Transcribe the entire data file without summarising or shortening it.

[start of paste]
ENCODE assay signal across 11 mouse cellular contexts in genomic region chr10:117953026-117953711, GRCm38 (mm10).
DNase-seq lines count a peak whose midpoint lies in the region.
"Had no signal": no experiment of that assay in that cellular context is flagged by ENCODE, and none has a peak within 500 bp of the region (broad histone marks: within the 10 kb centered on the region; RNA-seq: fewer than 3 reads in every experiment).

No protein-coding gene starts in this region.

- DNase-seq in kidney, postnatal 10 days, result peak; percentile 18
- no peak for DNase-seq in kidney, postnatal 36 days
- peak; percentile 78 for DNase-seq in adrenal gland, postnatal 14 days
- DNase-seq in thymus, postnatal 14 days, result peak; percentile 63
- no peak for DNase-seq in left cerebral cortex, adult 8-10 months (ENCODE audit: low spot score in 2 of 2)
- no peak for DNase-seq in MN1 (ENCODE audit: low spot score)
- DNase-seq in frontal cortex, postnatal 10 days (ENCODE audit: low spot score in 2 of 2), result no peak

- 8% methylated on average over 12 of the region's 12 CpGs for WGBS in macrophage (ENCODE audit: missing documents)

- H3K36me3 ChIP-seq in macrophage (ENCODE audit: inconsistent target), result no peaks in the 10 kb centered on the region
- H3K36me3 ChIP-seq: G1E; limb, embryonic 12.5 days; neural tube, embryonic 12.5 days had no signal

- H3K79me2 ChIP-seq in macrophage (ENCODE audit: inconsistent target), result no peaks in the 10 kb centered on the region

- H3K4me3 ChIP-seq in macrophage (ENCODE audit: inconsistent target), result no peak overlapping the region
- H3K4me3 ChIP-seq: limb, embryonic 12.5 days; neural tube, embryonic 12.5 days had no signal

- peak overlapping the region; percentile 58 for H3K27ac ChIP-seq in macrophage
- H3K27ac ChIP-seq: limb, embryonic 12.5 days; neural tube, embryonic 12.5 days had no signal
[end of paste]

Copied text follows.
ENCODE assay signal across 11 mouse cellular contexts in genomic region chr10:117953026-117953711, GRCm38 (mm10).
DNase-seq lines count a peak whose midpoint lies in the region.
"Had no signal": no experiment of that assay in that cellular context is flagged by ENCODE, and none has a peak within 500 bp of the region (broad histone marks: within the 10 kb centered on the region; RNA-seq: fewer than 3 reads in every experiment).

No protein-coding gene starts in this region.

- DNase-seq in kidney, postnatal 10 days, result peak; percentile 18
- no peak for DNase-seq in kidney, postnatal 36 days
- peak; percentile 78 for DNase-seq in adrenal gland, postnatal 14 days
- DNase-seq in thymus, postnatal 14 days, result peak; percentile 63
- no peak for DNase-seq in left cerebral cortex, adult 8-10 months (ENCODE audit: low spot score in 2 of 2)
- no peak for DNase-seq in MN1 (ENCODE audit: low spot score)
- DNase-seq in frontal cortex, postnatal 10 days (ENCODE audit: low spot score in 2 of 2), result no peak

- 8% methylated on average over 12 of the region's 12 CpGs for WGBS in macrophage (ENCODE audit: missing documents)

- H3K36me3 ChIP-seq in macrophage (ENCODE audit: inconsistent target), result no peaks in the 10 kb centered on the region
- H3K36me3 ChIP-seq: G1E; limb, embryonic 12.5 days; neural tube, embryonic 12.5 days had no signal

- H3K79me2 ChIP-seq in macrophage (ENCODE audit: inconsistent target), result no peaks in the 10 kb centered on the region

- H3K4me3 ChIP-seq in macrophage (ENCODE audit: inconsistent target), result no peak overlapping the region
- H3K4me3 ChIP-seq: limb, embryonic 12.5 days; neural tube, embryonic 12.5 days had no signal

- peak overlapping the region; percentile 58 for H3K27ac ChIP-seq in macrophage
- H3K27ac ChIP-seq: limb, embryonic 12.5 days; neural tube, embryonic 12.5 days had no signal